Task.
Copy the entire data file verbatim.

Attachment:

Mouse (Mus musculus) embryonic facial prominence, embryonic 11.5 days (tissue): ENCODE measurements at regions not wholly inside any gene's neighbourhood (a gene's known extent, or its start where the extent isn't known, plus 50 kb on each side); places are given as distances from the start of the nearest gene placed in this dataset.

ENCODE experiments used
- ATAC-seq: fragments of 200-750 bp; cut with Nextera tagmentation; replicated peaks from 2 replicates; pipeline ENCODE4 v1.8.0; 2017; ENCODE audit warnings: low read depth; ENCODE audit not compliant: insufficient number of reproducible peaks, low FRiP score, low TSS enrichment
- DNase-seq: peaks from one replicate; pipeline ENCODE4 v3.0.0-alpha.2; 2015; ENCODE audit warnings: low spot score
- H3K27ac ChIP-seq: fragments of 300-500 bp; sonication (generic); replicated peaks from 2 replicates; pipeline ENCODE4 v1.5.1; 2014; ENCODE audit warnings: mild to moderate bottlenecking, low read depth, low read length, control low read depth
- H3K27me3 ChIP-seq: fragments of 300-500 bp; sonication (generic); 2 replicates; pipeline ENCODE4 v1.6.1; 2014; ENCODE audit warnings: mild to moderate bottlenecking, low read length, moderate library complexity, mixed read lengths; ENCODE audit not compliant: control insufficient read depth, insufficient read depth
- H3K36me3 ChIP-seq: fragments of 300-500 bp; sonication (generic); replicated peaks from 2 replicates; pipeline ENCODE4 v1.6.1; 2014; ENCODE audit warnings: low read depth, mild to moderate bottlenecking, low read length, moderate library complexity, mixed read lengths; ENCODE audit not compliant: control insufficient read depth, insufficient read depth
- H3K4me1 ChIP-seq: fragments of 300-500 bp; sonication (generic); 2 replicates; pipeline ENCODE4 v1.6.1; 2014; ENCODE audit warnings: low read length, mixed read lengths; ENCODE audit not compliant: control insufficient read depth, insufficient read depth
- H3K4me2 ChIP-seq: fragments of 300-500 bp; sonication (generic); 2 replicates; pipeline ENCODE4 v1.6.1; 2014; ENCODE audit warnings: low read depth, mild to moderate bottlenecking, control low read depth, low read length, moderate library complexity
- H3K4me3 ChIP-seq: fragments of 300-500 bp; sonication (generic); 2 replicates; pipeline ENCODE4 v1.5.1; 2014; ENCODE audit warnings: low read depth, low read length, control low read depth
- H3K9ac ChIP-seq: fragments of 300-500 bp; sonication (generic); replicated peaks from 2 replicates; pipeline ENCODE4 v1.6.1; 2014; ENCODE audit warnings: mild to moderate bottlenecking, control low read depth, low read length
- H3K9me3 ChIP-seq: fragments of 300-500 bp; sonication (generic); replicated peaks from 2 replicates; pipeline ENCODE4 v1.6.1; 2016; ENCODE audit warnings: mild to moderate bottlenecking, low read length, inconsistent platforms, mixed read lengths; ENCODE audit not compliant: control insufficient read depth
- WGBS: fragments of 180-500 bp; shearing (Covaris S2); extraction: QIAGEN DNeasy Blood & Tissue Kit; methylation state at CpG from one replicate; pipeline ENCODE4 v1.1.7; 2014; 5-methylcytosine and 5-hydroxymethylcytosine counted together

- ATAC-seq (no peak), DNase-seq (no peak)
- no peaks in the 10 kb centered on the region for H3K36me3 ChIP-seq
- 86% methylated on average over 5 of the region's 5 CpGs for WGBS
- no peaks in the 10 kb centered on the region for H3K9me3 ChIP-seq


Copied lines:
Mouse (Mus musculus) embryonic facial prominence, embryonic 11.5 days (tissue): ENCODE measurements at regions not wholly inside any gene's neighbourhood (a gene's known extent, or its start where the extent isn't known, plus 50 kb on each side); places are given as distances from the start of the nearest gene placed in this dataset.

ENCODE experiments used
- ATAC-seq: fragments of 200-750 bp; cut with Nextera tagmentation; replicated peaks from 2 replicates; pipeline ENCODE4 v1.8.0; 2017; ENCODE audit warnings: low read depth; ENCODE audit not compliant: insufficient number of reproducible peaks, low FRiP score, low TSS enrichment
- DNase-seq: peaks from one replicate; pipeline ENCODE4 v3.0.0-alpha.2; 2015; ENCODE audit warnings: low spot score
- H3K27ac ChIP-seq: fragments of 300-500 bp; sonication (generic); replicated peaks from 2 replicates; pipeline ENCODE4 v1.5.1; 2014; ENCODE audit warnings: mild to moderate bottlenecking, low read depth, low read length, control low read depth
- H3K27me3 ChIP-seq: fragments of 300-500 bp; sonication (generic); 2 replicates; pipeline ENCODE4 v1.6.1; 2014; ENCODE audit warnings: mild to moderate bottlenecking, low read length, moderate library complexity, mixed read lengths; ENCODE audit not compliant: control insufficient read depth, insufficient read depth
- H3K36me3 ChIP-seq: fragments of 300-500 bp; sonication (generic); replicated peaks from 2 replicates; pipeline ENCODE4 v1.6.1; 2014; ENCODE audit warnings: low read depth, mild to moderate bottlenecking, low read length, moderate library complexity, mixed read lengths; ENCODE audit not compliant: control insufficient read depth, insufficient read depth
- H3K4me1 ChIP-seq: fragments of 300-500 bp; sonication (generic); 2 replicates; pipeline ENCODE4 v1.6.1; 2014; ENCODE audit warnings: low read length, mixed read lengths; ENCODE audit not compliant: control insufficient read depth, insufficient read depth
- H3K4me2 ChIP-seq: fragments of 300-500 bp; sonication (generic); 2 replicates; pipeline ENCODE4 v1.6.1; 2014; ENCODE audit warnings: low read depth, mild to moderate bottlenecking, control low read depth, low read length, moderate library complexity
- H3K4me3 ChIP-seq: fragments of 300-500 bp; sonication (generic); 2 replicates; pipeline ENCODE4 v1.5.1; 2014; ENCODE audit warnings: low read depth, low read length, control low read depth
- H3K9ac ChIP-seq: fragments of 300-500 bp; sonication (generic); replicated peaks from 2 replicates; pipeline ENCODE4 v1.6.1; 2014; ENCODE audit warnings: mild to moderate bottlenecking, control low read depth, low read length
- H3K9me3 ChIP-seq: fragments of 300-500 bp; sonication (generic); replicated peaks from 2 replicates; pipeline ENCODE4 v1.6.1; 2016; ENCODE audit warnings: mild to moderate bottlenecking, low read length, inconsistent platforms, mixed read lengths; ENCODE audit not compliant: control insufficient read depth
- WGBS: fragments of 180-500 bp; shearing (Covaris S2); extraction: QIAGEN DNeasy Blood & Tissue Kit; methylation state at CpG from one replicate; pipeline ENCODE4 v1.1.7; 2014; 5-methylcytosine and 5-hydroxymethylcytosine counted together

- ATAC-seq (no peak), DNase-seq (no peak)
- no peaks in the 10 kb centered on the region for H3K36me3 ChIP-seq
- 86% methylated on average over 5 of the region's 5 CpGs for WGBS
- no peaks in the 10 kb centered on the region for H3K9me3 ChIP-seq